When I hear the term "vegetarian lifestyle," I reach for my skirt steak. But the arguments for eating vegetarian food, if not daily then at least regularly, are quite compelling, even to lifelong omnivores like myself. I am no preacher, and I will be grilling meat tonight, but consider the following:

• The livestock population of the United States eats well enough to feed the world's human population several times over.

• Raising animals for food has caused extensive environmental damage not only to equatorial rain forests but to North American prairies.

• Using increasingly limited resources to produce meat sometimes sounds just dumb. (My favorite statistic: it takes dozens of gallons of water to grow a pound of wheat and thousands to raise a pound of meat.)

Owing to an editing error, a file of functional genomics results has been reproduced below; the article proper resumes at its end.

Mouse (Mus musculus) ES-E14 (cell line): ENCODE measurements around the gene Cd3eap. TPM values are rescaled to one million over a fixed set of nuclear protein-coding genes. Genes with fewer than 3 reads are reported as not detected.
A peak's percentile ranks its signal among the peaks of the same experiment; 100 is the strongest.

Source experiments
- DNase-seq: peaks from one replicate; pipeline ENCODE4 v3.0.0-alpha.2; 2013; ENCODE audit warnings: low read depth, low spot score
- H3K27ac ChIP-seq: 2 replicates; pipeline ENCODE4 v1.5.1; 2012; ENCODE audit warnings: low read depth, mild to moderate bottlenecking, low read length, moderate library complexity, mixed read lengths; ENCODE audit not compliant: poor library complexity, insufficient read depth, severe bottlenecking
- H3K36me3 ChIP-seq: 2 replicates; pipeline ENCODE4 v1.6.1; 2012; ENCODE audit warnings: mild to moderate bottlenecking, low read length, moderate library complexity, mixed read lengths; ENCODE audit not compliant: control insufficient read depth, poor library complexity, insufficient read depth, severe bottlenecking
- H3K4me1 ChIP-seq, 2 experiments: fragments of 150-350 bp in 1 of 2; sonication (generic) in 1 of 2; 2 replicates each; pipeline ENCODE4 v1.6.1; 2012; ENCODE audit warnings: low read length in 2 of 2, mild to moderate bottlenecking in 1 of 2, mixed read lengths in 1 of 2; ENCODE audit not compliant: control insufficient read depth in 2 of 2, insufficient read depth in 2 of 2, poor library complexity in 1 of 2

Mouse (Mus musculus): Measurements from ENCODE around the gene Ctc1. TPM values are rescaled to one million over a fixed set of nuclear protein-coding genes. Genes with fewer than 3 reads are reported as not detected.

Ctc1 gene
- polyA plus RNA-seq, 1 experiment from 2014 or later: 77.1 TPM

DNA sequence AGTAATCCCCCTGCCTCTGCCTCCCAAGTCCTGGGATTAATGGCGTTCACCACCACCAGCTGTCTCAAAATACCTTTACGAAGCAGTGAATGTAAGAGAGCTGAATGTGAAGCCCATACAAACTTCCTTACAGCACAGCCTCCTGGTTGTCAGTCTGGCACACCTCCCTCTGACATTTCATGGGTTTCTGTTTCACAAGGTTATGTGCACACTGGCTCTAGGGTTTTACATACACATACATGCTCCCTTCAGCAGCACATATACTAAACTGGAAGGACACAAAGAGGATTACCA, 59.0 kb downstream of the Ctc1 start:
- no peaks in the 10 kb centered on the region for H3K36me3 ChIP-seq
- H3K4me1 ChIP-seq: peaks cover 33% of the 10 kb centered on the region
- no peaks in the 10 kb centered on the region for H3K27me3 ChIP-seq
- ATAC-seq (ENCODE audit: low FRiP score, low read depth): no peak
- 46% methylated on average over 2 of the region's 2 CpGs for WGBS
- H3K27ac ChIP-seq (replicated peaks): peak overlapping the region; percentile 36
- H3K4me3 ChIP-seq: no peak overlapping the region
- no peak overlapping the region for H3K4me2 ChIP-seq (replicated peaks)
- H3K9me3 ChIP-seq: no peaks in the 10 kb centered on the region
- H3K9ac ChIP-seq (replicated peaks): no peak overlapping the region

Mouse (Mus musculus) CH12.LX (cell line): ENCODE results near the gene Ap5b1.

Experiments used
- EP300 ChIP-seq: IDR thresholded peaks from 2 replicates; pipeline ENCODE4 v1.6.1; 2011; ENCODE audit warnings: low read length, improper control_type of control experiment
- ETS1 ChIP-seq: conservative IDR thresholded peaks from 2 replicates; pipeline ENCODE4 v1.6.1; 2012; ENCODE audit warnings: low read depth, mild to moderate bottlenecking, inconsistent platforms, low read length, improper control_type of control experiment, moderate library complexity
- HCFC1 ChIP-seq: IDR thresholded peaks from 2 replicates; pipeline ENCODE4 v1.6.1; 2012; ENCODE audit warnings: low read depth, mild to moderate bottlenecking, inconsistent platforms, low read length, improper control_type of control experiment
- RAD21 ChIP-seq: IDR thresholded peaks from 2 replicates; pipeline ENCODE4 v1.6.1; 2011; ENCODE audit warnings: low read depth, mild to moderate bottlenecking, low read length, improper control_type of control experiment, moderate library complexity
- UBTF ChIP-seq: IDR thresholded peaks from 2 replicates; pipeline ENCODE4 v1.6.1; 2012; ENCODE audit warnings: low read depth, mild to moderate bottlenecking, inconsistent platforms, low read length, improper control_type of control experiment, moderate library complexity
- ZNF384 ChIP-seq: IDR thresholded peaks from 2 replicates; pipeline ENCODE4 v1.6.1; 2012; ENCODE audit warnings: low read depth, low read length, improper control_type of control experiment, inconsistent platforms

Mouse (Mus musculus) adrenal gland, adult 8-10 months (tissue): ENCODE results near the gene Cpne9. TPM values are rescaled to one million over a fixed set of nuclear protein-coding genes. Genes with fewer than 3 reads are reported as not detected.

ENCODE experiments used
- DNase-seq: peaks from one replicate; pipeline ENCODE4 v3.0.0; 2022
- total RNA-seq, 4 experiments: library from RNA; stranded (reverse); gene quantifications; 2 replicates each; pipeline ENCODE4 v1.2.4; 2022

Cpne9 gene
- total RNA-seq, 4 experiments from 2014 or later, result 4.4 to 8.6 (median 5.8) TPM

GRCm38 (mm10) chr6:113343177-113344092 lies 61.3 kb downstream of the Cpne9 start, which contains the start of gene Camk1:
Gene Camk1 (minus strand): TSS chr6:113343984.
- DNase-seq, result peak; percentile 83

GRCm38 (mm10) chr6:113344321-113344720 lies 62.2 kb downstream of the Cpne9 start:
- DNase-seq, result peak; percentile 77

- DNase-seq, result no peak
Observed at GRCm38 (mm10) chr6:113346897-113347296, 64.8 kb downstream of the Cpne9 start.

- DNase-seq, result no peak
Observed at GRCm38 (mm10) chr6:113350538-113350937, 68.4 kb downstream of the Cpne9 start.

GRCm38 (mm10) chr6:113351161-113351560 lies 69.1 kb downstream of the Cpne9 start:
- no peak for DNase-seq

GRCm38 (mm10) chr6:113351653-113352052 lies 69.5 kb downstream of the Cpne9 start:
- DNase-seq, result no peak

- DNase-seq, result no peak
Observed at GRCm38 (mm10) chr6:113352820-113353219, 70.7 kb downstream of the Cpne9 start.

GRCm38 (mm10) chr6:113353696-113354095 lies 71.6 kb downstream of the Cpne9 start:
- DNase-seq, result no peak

• And finally, a terrifying little fact: 70 percent of all antibiotics sold in the United States are used to treat healthy livestock. I won't even mention mad cow disease.

All of the above makes me ambivalent, but none of it has converted me. Nor too many other Americans: most surveys find that less than 3 percent are vegetarians. But there are additional reasons, not much discussed, to consider a vegetarian diet at least part-time, and to introduce a meatless take on the Minimalist that will run regularly.

No one, after all, says you have to be a committed, converted, proselytizing vegetarian to eat a diet less oriented to meat. Besides, many self-described vegetarians are not, strictly speaking, vegetarians. Today's rules seem pretty flexible, sometimes to the point where there is not much difference between vegetarians and people who eat moderate amounts of meat.

Furthermore, almost everyone eats vegetarian meals from time to time, whether by choice or because peers, friends or, increasingly, the children do. (It appears, though the statistics vary wildly, that somewhere between 10 and 25 percent of Americans under 30 eschew meat.)